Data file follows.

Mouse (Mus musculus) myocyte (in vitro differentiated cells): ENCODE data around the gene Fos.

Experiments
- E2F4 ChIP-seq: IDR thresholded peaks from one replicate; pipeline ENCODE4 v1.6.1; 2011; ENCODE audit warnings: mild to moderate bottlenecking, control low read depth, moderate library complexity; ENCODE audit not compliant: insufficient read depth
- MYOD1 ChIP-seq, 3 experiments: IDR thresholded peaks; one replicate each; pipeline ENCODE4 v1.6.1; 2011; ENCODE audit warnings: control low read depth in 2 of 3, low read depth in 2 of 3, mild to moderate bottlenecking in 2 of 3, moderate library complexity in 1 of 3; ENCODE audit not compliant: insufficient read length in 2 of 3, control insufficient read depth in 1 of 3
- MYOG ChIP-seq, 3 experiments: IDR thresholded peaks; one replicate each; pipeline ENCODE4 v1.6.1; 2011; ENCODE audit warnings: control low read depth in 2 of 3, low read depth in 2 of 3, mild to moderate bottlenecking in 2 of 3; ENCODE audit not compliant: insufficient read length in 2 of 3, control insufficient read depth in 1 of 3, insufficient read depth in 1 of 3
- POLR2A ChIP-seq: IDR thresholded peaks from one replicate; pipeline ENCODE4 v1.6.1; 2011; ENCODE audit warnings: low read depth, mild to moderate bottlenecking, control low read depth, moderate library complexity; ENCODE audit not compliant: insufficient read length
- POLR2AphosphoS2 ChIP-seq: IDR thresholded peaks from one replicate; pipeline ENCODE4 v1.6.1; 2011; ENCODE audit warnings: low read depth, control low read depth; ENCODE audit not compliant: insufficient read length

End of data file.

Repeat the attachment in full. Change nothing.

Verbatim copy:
Mouse (Mus musculus) myocyte (in vitro differentiated cells): ENCODE data around the gene Fos.

Experiments
- E2F4 ChIP-seq: IDR thresholded peaks from one replicate; pipeline ENCODE4 v1.6.1; 2011; ENCODE audit warnings: mild to moderate bottlenecking, control low read depth, moderate library complexity; ENCODE audit not compliant: insufficient read depth
- MYOD1 ChIP-seq, 3 experiments: IDR thresholded peaks; one replicate each; pipeline ENCODE4 v1.6.1; 2011; ENCODE audit warnings: control low read depth in 2 of 3, low read depth in 2 of 3, mild to moderate bottlenecking in 2 of 3, moderate library complexity in 1 of 3; ENCODE audit not compliant: insufficient read length in 2 of 3, control insufficient read depth in 1 of 3
- MYOG ChIP-seq, 3 experiments: IDR thresholded peaks; one replicate each; pipeline ENCODE4 v1.6.1; 2011; ENCODE audit warnings: control low read depth in 2 of 3, low read depth in 2 of 3, mild to moderate bottlenecking in 2 of 3; ENCODE audit not compliant: insufficient read length in 2 of 3, control insufficient read depth in 1 of 3, insufficient read depth in 1 of 3
- POLR2A ChIP-seq: IDR thresholded peaks from one replicate; pipeline ENCODE4 v1.6.1; 2011; ENCODE audit warnings: low read depth, mild to moderate bottlenecking, control low read depth, moderate library complexity; ENCODE audit not compliant: insufficient read length
- POLR2AphosphoS2 ChIP-seq: IDR thresholded peaks from one replicate; pipeline ENCODE4 v1.6.1; 2011; ENCODE audit warnings: low read depth, control low read depth; ENCODE audit not compliant: insufficient read length